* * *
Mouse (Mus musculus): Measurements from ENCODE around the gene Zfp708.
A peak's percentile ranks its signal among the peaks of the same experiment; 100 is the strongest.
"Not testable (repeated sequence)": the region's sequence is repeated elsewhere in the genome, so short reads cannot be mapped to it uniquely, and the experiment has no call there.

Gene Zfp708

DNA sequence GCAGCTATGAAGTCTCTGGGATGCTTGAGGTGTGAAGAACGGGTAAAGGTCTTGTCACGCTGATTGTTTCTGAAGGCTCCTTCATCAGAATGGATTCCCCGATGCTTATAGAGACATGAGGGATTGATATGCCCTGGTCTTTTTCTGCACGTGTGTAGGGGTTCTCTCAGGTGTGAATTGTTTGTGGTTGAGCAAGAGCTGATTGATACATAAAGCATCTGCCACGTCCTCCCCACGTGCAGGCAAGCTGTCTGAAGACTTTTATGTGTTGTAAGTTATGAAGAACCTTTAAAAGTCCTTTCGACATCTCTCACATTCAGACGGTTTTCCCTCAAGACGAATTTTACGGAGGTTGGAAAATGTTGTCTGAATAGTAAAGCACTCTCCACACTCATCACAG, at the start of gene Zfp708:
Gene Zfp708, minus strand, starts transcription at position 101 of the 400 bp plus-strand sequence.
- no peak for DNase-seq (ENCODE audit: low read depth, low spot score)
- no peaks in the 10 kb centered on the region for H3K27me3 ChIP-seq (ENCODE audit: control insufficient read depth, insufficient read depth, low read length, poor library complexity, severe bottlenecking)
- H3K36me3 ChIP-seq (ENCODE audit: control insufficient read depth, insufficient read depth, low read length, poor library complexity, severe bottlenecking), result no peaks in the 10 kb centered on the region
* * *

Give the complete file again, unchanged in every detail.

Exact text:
Mouse (Mus musculus): Measurements from ENCODE around the gene Zfp708.
A peak's percentile ranks its signal among the peaks of the same experiment; 100 is the strongest.
"Not testable (repeated sequence)": the region's sequence is repeated elsewhere in the genome, so short reads cannot be mapped to it uniquely, and the experiment has no call there.

Gene Zfp708

DNA sequence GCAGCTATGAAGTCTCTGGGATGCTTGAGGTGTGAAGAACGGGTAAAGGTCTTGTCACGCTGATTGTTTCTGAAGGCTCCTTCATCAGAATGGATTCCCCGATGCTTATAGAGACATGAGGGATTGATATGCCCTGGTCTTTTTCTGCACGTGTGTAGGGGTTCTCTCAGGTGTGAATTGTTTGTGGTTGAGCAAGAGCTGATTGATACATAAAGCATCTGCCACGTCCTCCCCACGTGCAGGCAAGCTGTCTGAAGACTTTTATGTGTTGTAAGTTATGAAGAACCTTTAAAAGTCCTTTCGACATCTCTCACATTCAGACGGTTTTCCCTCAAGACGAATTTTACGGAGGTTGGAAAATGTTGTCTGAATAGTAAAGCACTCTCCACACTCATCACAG, at the start of gene Zfp708:
Gene Zfp708, minus strand, starts transcription at position 101 of the 400 bp plus-strand sequence.
- no peak for DNase-seq (ENCODE audit: low read depth, low spot score)
- no peaks in the 10 kb centered on the region for H3K27me3 ChIP-seq (ENCODE audit: control insufficient read depth, insufficient read depth, low read length, poor library complexity, severe bottlenecking)
- H3K36me3 ChIP-seq (ENCODE audit: control insufficient read depth, insufficient read depth, low read length, poor library complexity, severe bottlenecking), result no peaks in the 10 kb centered on the region